Major ASIC levy breakthrough for financial advisers
Financial advisers have won a key victory on the Australian Securities and Investments Commission (ASIC) levy with the Government ditching the forecast increase and pegging the levy to the 2018-19 level for the next two years.
Just as importantly, the mechanism underpinning the levy will be the subject of a review by Treasury.
The major breakthrough was announced by the Treasurer, Josh Frydenberg with the message that it was “temporary and targeted relief” aimed at helping ensure Australians could continue to have access to affordable and professional financial advice.
The Government’s announcement followed strong lobbying by the major financial planning organisations and individual advisers reflected in support from a number of key Government back-benchers.
According to the announcement, the relief will see ASIC levies charged for personal advice to retail clients restored to their 2018-19 level of $1,142 per adviser for the next two years (relating to 2020-21 and 2021-22). The flat per licensee charge will remain at $1,500.
It said this represented “a substantial reduction relative to the level estimated in ASIC’s 2020-21 Cost Recovery Implementation Statement of $3,138 per adviser. The sub-sector as a whole will pay an estimated $46 million less in ASIC Levies in 2020-21 alone, with further savings flowing in 2021-22”.
“The freeze in the per adviser levy will provide financial advisers with the certainty they need over the next two years to deal with the impacts of COVID-19 and further regulatory reforms making their way through the Parliament, including the introduction of a Single Disciplinary Body and a Compensation Scheme of Last Resort.”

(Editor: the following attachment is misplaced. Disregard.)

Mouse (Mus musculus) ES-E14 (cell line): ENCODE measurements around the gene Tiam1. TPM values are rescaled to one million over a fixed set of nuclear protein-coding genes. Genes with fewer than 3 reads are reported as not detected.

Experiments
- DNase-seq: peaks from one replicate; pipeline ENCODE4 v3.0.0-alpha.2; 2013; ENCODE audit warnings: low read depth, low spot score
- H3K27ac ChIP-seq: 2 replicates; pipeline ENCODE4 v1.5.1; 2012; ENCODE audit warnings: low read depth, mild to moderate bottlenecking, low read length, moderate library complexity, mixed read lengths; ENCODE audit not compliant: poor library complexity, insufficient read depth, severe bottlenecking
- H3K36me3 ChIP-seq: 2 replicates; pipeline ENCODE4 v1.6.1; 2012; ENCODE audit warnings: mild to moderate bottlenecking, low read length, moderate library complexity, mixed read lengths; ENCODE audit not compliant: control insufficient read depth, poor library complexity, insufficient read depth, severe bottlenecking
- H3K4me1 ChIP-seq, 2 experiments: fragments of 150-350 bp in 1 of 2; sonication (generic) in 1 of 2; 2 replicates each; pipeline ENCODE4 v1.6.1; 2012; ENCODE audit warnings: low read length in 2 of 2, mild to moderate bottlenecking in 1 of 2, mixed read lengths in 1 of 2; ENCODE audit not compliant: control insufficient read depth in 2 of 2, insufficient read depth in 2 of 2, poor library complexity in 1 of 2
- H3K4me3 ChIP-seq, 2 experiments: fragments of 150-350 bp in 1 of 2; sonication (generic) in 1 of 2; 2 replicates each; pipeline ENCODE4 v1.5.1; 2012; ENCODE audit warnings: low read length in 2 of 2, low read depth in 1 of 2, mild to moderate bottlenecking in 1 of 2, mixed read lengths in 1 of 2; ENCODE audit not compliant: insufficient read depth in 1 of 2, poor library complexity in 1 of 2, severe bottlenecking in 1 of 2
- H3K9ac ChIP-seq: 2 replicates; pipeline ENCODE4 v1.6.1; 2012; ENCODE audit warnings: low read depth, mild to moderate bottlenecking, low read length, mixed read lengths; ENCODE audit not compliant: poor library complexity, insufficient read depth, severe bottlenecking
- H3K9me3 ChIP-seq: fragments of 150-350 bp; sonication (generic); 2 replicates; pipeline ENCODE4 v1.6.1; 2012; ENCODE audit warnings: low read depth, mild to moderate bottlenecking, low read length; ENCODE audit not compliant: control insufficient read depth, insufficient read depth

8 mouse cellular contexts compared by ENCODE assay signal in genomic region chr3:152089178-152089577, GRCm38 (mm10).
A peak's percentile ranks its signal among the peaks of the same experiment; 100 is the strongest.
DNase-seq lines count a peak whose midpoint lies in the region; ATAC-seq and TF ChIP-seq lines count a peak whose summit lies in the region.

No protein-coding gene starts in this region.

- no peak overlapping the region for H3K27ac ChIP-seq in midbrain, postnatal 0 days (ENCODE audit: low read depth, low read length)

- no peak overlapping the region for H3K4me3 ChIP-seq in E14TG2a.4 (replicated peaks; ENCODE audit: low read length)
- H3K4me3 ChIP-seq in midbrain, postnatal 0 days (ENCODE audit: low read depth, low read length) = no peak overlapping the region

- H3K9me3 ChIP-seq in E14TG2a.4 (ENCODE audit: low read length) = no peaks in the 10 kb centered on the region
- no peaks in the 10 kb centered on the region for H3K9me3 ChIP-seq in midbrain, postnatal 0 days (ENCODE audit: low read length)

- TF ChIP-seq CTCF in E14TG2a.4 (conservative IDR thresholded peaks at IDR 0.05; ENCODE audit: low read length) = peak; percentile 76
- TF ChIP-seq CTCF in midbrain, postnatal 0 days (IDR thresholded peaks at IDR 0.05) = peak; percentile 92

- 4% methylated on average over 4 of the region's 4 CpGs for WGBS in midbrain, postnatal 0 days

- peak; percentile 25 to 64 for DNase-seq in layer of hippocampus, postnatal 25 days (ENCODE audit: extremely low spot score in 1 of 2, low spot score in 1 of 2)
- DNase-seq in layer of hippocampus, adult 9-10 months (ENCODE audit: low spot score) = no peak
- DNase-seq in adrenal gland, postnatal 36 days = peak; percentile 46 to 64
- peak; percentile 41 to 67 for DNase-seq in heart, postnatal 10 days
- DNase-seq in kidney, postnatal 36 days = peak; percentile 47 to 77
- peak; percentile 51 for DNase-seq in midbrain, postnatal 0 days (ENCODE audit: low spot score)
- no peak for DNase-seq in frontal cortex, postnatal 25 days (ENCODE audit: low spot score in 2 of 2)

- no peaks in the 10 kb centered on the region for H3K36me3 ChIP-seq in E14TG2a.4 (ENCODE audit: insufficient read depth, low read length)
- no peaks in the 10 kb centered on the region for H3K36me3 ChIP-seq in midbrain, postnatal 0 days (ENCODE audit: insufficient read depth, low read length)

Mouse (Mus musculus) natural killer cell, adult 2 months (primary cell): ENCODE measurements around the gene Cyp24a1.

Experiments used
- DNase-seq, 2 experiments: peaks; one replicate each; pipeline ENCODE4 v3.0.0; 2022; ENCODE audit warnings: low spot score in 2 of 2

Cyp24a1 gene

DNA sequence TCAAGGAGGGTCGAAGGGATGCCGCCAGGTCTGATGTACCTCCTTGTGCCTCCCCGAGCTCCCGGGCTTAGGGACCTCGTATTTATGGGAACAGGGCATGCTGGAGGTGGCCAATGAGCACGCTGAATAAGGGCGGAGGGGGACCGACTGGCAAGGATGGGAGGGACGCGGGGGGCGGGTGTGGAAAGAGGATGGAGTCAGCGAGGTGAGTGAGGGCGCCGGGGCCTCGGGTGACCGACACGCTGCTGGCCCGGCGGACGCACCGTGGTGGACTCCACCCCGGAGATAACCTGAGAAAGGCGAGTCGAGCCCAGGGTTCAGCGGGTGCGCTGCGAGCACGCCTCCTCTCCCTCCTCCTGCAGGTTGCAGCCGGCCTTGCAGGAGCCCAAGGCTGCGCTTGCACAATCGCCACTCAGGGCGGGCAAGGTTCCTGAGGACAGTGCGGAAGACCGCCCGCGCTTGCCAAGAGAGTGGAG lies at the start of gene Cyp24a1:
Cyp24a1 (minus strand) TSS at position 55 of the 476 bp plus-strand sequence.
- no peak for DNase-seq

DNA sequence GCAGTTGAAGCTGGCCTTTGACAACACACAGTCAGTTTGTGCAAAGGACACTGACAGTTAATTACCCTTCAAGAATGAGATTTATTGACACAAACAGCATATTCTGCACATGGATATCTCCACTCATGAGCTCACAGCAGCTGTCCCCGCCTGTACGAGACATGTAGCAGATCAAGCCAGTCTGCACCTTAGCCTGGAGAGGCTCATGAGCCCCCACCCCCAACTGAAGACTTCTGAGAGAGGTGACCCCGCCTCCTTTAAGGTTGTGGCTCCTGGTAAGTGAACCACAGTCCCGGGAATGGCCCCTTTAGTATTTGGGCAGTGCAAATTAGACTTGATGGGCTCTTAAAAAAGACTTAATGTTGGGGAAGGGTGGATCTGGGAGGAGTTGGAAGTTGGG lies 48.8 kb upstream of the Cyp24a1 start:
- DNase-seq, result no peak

“Treasury will also review the ASIC Industry Funding Model while this temporary relief is in place, to ensure it remains fit for purpose in the longer term given structural changes taking place in the advice industry. This review will commence in 2022 and will be undertaken in consultation with the Department of Finance and ASIC.”
Commenting on the move, the Treasurer, Josh Frydenberg said the Government was committed to ensuring Australians had access to affordable and professional financial advice.
“That’s why we’re reducing the cost recovery levies charged by ASIC over the 2020-21 and 2021-22 financial years,” he said.
The Minister for Superannuation, Financial Services and the Digital Economy, Senator Jane Hume reflected the amount of lobbying which had taken place by the industry noting that that she had had many conversations with financial advisers about the cost pressures generated by the levy.